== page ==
Review: The Girl on the Train by Paula Hawkins

girl-on-the-trainThe Premise: Rachel is a girl. She rides on a train. While doing this, she takes an unhealthy interest in a couple who she often sees in their garden. When the female half of this couple goes missing, Rachel gets a bit obsessed with the whole thing and bad things happen. Oh, also, she’s an alcoholic. Oh, and also a bit crazed. Can we all say “unreliable narrator”?

Happy Bookworm: Having seen this book talked about all over the internet, I decided to see what all the fuss was about. Sometimes I do this: reading a book everyone else has read so I can dislike it and feel snooty and intellectual. In the case of The Girl on the Train, I can’t disregard it so easily. Although it was definitely slightly trashy, I found myself so caught up in the story of what happened to Megan and how everyone else was involved that I ended up reading the whole thing in one sitting and going to bed far too late. This was largely because I thought I knew the answer to the mystery and it seemed very important to know if I was right (I was). So the thriller-mystery aspect of the book is certainly effective.
Call me crazy, but I really liked Rachel. Although she’s a little too prone to drunken midnight phone calls to her ex, it’s hardly her fault he left her for another woman, and, as Rachel’s backstory develops, I found it impossible not to feel really sorry for her. That’s as far as my sympathy goes though; everyone else in this book is literally a monster.
Before reading, I didn’t realise there would be narrators beside Rachel, so I was surprised when Anna (“the other woman”) and Megan’s voices popped up. It helped to flesh the story out a bit, but, as all three of them had some serious reality issues, the switching narrative didn’t offer much in the way of clarity.

Sad Bookworm: The idea of a whole story populated by hideous people is only entertaining up to a point; I found myself feeling quite worn down by how awful everyone was. It didn’t feel particularly realistic; I claim to hate everyone, but secretly I believe in the innate goodness of humans, so The Girl on the Train ground me down a bit. As a throwaway thriller, it was fine, but it didn’t make me rethink my literary snobbery.

In Conclusion: I think everyone has already read this book by now, so probably my views make precisely no difference. It was fine. It won’t change your life or anything, but it’s a perfectly serviceable thriller.

Review: The Wonder by Emma Donoghue

the-wonderThe Premise: Lib Wright, a nurse trained by Florence Nightingale, comes to mid-19th century Ireland to observe Anna, an 11 year old girl who is claimed to have gone without food for 4 months. Is it a miracle? Is it a scam? Does Lib display almost dangerous levels of skepticism about the whole thing? All these answers, and more, await.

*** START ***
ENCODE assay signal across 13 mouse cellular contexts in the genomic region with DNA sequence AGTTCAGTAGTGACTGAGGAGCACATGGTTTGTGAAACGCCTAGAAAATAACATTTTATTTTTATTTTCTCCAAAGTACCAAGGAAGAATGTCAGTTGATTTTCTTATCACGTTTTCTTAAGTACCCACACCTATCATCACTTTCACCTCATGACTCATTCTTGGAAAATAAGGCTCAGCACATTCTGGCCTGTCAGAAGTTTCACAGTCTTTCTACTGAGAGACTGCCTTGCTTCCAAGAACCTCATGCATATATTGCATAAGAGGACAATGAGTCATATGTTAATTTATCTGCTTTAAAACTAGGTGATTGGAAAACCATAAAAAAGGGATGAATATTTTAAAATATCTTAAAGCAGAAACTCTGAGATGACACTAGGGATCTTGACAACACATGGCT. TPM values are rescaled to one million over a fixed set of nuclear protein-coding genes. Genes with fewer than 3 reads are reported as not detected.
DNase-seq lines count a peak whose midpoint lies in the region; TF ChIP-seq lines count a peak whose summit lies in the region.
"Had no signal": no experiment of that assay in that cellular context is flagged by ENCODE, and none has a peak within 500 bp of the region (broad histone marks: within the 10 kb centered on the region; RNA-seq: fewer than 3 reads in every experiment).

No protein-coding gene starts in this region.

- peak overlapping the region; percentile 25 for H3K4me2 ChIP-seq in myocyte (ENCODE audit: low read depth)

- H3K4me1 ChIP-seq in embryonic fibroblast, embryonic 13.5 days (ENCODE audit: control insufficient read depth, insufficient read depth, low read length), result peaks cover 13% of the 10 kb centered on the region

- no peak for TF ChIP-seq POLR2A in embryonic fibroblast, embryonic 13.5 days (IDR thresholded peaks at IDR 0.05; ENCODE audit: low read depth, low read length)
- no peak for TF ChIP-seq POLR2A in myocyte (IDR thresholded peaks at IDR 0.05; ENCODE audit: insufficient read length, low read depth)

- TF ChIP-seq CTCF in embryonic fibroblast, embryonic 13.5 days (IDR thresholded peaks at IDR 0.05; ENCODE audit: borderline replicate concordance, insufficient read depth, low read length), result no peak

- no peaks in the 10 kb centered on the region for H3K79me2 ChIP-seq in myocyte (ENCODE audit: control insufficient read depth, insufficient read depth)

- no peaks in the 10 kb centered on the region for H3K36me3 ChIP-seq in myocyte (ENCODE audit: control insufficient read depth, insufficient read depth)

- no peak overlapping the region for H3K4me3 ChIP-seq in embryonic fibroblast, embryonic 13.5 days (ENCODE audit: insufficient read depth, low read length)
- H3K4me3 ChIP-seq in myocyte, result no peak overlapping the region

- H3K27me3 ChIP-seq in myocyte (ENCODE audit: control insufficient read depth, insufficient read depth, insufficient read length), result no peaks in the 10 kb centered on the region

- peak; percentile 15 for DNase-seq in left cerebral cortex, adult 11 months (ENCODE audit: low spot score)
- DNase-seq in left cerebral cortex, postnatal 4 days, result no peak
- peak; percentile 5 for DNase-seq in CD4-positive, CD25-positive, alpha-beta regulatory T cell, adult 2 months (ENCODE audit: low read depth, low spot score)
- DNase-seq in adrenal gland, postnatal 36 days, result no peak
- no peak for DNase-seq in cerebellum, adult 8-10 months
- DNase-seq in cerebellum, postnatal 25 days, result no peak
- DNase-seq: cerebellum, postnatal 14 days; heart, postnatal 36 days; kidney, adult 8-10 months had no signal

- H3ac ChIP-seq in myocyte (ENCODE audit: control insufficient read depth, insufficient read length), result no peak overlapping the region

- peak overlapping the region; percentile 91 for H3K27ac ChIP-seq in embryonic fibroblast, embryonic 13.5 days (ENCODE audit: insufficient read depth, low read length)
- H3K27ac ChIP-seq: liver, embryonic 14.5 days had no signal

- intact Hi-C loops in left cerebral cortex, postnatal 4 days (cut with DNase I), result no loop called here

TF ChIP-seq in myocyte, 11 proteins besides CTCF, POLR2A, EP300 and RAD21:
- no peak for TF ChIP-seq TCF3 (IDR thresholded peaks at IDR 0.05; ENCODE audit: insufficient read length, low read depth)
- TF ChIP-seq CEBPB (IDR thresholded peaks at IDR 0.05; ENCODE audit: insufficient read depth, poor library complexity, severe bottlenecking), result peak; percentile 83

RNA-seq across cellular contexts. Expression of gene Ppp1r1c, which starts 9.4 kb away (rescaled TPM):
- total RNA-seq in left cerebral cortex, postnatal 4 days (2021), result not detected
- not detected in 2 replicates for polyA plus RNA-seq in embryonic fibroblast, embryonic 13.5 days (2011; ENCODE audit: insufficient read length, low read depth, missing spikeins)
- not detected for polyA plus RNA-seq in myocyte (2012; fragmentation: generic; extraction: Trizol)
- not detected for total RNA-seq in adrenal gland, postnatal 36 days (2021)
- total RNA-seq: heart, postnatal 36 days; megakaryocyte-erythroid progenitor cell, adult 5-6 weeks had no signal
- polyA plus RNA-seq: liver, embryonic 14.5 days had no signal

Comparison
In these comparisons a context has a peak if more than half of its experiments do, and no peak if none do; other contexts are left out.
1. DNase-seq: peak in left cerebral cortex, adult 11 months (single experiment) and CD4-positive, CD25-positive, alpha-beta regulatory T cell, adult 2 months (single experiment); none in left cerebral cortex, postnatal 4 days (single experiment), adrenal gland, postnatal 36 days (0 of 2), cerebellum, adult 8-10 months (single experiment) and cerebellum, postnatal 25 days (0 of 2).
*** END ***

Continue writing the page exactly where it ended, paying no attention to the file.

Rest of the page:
Happy Bookworm: The Wonder is worryingly compelling; I was far too absorbed in the whole story and yearned to get back to it every time I had to put it down. Lib’s cynicism about Anna’s ‘Wonder‘ status drives the novel, forcing the reader to assume there must be more to the story than she thinks (because otherwise, what would be the point of all her eye-rolling?); despite this, Lib is a really sympathetic character, extremely well-realised and interesting, with a back-story that is carefully revealed throughout.  The central plot creates a really good mystery; I found myself trying to figure out the truth from a really early stage, and Donoghue provides enough twists to keep the reader intrigued throughout. The story is set against a realistic backdrop of 19th century Ireland, with the potato famine and intense focus on religion playing important roles in the events, and I found this historical setting very fascinating.

Sad Bookworm: I can’t really think of any faults with The Wonder. I wasn’t a big fan of Donoghue’s massive hit, Room, so I went into this without colossally high expectations, and was very pleasantly surprised. Some of the developments are quite upsetting, but handled very sympathetically.

In Conclusion: The Wonder had a lot going for it before I even started reading; it’s qute short (very helpful for someone trying to read all the books in the world) and has a very beautiful cover. These things matter to me. Aside from these superficial advantages, it’s a deeply enthralling, quite creepy and unpredictable read, which will intrigue you from start to finish.

Top Ten Tuesday: Books that Make Me Thankful

This week’s Top Ten Tuesday, hosted by The Broke and The Bookish, is about the books for which we are thankful. This gives me a clue that it must be Thanksgiving soon…

The Handmaid’s Tale by Margaret Atwood
Oh look, I’m mentioning The Handmaid’s Tale, which I hardly ever do. I’m grateful for the impact this book has had on my life and also for the impact I see it having on my students when I teach it. After the political events of recent weeks, it’s more relevant than ever.

Perijee and Me by Ross Montgomery